The Cup And The Baptism
Our Answer of a Good Conscience
By Curt Wildy
Return to Part One
Matthew 20:20 Then came to him the mother of Zebedee’s children with her sons, worshipping [him], and desiring a certain thing of him. 21 And he said unto her, What wilt thou? She saith unto him, Grant that these my two sons may sit, the one on thy right hand, and the other on the left, in thy kingdom. 22 But Jesus answered and said, Ye know not what ye ask. Are ye able to drink of the cup that I shall drink of, and to be baptized with the baptism that I am baptized with? They say unto him, We are able. 23 And he saith unto them, Ye shall drink indeed of my cup, and be baptized with the baptism that I am baptized with: but to sit on my right hand, and on my left, is not mine to give, but [it shall be given to them] for whom it is prepared of my Father.
Ephesians 4:4 [There is] one body, and one Spirit, even as ye are called in one hope of your calling; 5 One Lord, one faith, one baptism…
1 Peter 3:15-17 But sanctify the Lord God in your hearts: and be ready always to give an answer to every man that asketh you a reason of the hope that is in you with meekness and fear: 16 Having a good conscience; that, whereas they speak evil of you, as of evildoers, they may be ashamed that falsely accuse your good conversation in Christ. 17 For it is better, if the will of God be so, that ye suffer for well doing, than for evil doing.
1 Peter 3:18-22 For Christ also hath once suffered for sins, the just for the unjust, that he might bring us to God, being put to death in the flesh, but quickened by the Spirit: 19 By which also he went and preached unto the spirits in prison; 20 which sometime were disobedient, when once the longsuffering of God waited in the days of Noah, while the ark was a preparing, wherein few, that is, eight souls were saved by [literally, “through”] water. 21 The like figure whereunto even baptism doth also now save us (not the putting away of the filth of the flesh, but the answer of a good conscience toward God,) by the resurrection of Jesus Christ: Who is gone into heaven, and is on the right hand of God; angels and authorities and powers being made subject unto him. 22 Who is gone into heaven, and is on the right hand of God; angels and authorities and powers being made subject unto him.
Introduction To Part Two
Part One covered the cup from which our Lord did drink and from which the elect did drink in Him. This part covers the baptism with which our Lord was baptized and with which the elect were baptized in Him. This baptism is Spiritual Baptism — the “one baptism” spoken of in Ephesians 4:5. This baptism is separate from Christ’s water baptism under John the Baptist whereafter the Holy Spirit descended upon Him from heaven as a dove — Matthew 3:16 and Mark 1:9-10.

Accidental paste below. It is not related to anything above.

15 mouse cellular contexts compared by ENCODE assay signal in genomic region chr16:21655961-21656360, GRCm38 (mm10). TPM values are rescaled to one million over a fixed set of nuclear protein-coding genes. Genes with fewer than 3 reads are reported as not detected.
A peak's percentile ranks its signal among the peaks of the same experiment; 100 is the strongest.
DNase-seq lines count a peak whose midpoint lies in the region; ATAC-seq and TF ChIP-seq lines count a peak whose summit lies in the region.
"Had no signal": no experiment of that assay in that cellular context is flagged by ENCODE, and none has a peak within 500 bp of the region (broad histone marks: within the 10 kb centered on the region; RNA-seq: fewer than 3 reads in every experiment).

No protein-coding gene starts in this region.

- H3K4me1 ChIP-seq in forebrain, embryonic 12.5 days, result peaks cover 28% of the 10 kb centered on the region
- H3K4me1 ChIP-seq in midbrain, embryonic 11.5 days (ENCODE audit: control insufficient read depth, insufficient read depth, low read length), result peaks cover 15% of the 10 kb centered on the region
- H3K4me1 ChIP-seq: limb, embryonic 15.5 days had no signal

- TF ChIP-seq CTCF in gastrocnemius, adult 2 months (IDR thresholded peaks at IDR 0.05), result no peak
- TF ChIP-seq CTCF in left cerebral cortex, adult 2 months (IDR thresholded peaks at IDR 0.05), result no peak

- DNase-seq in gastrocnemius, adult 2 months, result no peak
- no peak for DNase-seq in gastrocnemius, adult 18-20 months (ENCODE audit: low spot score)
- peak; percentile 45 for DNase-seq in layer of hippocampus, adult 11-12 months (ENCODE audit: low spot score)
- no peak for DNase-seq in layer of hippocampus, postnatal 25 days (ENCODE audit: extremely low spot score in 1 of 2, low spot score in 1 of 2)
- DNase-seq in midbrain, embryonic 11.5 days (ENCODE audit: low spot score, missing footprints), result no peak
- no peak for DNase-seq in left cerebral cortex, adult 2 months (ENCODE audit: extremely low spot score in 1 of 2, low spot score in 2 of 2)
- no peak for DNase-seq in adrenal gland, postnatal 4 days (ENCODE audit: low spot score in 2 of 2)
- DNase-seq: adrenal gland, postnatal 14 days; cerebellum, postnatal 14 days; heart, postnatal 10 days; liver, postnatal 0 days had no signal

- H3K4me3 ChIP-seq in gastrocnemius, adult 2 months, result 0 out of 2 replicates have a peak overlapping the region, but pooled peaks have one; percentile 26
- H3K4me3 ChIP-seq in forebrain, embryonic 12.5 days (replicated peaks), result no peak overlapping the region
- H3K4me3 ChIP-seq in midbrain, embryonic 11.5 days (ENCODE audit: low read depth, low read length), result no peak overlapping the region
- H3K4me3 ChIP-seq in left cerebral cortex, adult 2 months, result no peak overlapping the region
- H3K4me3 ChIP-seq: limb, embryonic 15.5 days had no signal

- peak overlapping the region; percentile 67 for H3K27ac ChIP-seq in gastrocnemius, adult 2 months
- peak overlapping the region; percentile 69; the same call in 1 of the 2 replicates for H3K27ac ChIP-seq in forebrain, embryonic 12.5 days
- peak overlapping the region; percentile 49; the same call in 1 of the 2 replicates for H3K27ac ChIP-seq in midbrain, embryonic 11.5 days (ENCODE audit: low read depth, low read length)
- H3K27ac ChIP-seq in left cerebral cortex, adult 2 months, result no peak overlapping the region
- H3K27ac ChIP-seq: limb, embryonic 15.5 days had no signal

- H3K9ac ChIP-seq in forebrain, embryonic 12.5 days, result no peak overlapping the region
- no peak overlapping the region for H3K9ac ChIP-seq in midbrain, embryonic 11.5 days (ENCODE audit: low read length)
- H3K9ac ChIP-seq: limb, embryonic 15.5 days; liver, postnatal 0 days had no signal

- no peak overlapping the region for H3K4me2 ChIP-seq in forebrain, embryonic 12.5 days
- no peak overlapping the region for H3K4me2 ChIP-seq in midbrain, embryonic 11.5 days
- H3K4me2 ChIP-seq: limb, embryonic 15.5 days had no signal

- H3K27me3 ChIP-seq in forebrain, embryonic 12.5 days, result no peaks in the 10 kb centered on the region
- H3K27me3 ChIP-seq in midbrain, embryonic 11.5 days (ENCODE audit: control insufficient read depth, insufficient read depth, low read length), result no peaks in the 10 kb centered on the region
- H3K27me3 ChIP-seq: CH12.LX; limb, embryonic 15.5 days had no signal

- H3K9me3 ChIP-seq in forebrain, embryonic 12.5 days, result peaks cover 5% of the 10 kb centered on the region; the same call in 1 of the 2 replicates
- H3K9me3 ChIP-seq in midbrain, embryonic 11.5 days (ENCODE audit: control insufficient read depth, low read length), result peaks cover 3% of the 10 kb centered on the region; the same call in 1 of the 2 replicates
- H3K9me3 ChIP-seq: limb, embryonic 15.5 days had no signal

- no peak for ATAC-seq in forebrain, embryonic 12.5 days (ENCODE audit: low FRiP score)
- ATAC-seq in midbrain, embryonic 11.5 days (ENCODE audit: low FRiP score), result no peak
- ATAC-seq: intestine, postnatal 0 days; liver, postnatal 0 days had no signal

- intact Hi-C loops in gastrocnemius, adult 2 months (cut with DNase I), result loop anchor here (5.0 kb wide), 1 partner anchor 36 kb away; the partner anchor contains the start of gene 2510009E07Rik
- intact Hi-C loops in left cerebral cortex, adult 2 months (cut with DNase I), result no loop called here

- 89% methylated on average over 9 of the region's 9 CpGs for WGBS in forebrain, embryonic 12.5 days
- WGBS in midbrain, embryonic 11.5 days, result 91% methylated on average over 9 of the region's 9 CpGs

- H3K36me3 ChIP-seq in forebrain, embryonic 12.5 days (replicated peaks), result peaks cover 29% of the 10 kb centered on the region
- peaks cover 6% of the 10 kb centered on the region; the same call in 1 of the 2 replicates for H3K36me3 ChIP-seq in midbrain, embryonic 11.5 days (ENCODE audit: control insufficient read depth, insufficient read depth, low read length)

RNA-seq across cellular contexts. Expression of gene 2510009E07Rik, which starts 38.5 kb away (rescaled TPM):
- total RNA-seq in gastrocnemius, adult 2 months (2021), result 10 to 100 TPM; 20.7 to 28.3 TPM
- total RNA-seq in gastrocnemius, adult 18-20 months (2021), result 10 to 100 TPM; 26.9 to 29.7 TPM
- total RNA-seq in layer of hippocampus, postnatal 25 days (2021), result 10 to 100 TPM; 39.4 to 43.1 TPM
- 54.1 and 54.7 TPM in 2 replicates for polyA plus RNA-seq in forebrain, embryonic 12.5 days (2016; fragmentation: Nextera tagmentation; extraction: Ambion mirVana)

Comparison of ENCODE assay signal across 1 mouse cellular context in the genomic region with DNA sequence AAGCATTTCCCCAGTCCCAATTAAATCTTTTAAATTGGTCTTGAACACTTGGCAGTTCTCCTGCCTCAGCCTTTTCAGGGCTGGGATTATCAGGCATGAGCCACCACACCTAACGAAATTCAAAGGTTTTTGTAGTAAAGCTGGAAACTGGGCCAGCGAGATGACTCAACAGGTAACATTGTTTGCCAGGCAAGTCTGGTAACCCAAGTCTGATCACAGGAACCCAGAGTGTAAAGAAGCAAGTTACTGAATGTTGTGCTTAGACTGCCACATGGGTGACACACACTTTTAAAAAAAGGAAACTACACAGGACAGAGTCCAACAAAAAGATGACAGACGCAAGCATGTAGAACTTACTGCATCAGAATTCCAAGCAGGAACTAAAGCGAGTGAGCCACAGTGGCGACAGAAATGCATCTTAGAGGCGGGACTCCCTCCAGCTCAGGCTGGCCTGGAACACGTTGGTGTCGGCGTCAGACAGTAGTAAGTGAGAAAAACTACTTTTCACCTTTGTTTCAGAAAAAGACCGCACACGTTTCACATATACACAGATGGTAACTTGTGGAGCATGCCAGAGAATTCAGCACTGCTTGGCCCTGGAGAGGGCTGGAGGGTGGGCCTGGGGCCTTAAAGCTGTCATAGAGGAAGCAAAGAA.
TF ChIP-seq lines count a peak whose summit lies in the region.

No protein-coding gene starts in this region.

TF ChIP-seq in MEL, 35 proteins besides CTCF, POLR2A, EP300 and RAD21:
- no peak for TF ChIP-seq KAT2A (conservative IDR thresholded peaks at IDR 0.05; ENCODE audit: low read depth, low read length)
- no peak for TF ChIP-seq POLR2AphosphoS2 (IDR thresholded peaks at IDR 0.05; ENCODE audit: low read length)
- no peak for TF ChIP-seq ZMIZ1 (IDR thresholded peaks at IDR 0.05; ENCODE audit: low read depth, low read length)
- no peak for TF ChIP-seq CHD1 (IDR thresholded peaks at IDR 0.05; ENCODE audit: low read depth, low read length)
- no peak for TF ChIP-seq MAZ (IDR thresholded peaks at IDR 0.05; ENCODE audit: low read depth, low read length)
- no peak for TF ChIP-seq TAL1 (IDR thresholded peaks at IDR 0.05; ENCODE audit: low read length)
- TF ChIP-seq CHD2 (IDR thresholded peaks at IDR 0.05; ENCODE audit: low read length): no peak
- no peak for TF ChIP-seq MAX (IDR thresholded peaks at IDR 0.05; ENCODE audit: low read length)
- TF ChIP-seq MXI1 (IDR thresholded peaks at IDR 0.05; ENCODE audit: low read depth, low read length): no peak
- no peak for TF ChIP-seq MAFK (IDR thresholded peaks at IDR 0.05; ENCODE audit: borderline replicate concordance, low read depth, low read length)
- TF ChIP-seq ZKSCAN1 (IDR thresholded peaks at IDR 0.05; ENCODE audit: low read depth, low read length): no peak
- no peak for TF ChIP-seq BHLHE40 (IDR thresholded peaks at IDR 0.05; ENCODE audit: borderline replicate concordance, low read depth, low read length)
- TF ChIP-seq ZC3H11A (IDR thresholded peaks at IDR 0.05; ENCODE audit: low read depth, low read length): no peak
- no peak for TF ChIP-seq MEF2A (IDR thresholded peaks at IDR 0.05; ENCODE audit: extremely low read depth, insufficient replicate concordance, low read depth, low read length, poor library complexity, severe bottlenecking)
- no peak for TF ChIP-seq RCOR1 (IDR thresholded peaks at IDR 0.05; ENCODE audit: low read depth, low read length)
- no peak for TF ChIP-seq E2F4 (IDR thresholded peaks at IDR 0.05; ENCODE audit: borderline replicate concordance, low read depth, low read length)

Spiritual Baptism is salvation; it is intimately related to atonement and propitiation as I aim to show below. When we look holistically at the atonement, we must see it from the vantage point of both the One who made atonement and the ones for whom atonement was made. Redemption must have in view the Redeemer first but also the redeemed; they are not separate events but one unified whole. Likewise spiritual baptism encompasses both the One who (having been baptized) baptizes, as well as those whom He baptizes. Baptism is yoked with atonement and atonement with baptism; the two cannot be separated. Where you have atonement, redemption, and propitiation, you have spiritual baptism right there in the midst.
As I have written before, “…baptism literally saves us; we are literally saved when we are baptized… but not with water… we are literally saved when we are baptized into Christ, with Christ, and with the blood of Christ (all of which, being the one baptism, point to His salvific work on the cross). So when I speak of baptism by the blood of Christ, or baptism on the cross, I am referring to the same event — the same propitiatory work of Christ accomplished and applied to our hearts by the Spirit of God.
It is commonly taught that water baptism is “the answer of a good conscience toward God.” It is not water baptism but spiritual baptism that is in view. It is the finished (atoning, propitiatory) work of Christ, as apprehended by God-given faith, that serves as our “answer” of a good conscience towards God. We sanctify the Lord God in our hearts when we seek His glory first and foremost; and where is glory to God in the Highest to be found? It is found in the salvation of elect sinners based upon the finished work of Christ Jesus our Lord. It is the Gospel objectively performed and subjectively received that enables us to both have an “answer of a good conscience toward God” and to “give an answer to every man that asketh [us] a reason of the hope that is in [us] with meekness and fear — having a good conscience…” It is stating objectively the precepts related to the redemptive work of the Lord; yet, it is also stating subjectively what God has done for us. “Return to thine own house, and shew how great things God hath done unto thee” (Luke 8:39). We proclaim the Gospel first and foremost and then we share the reality of it in our own hearts.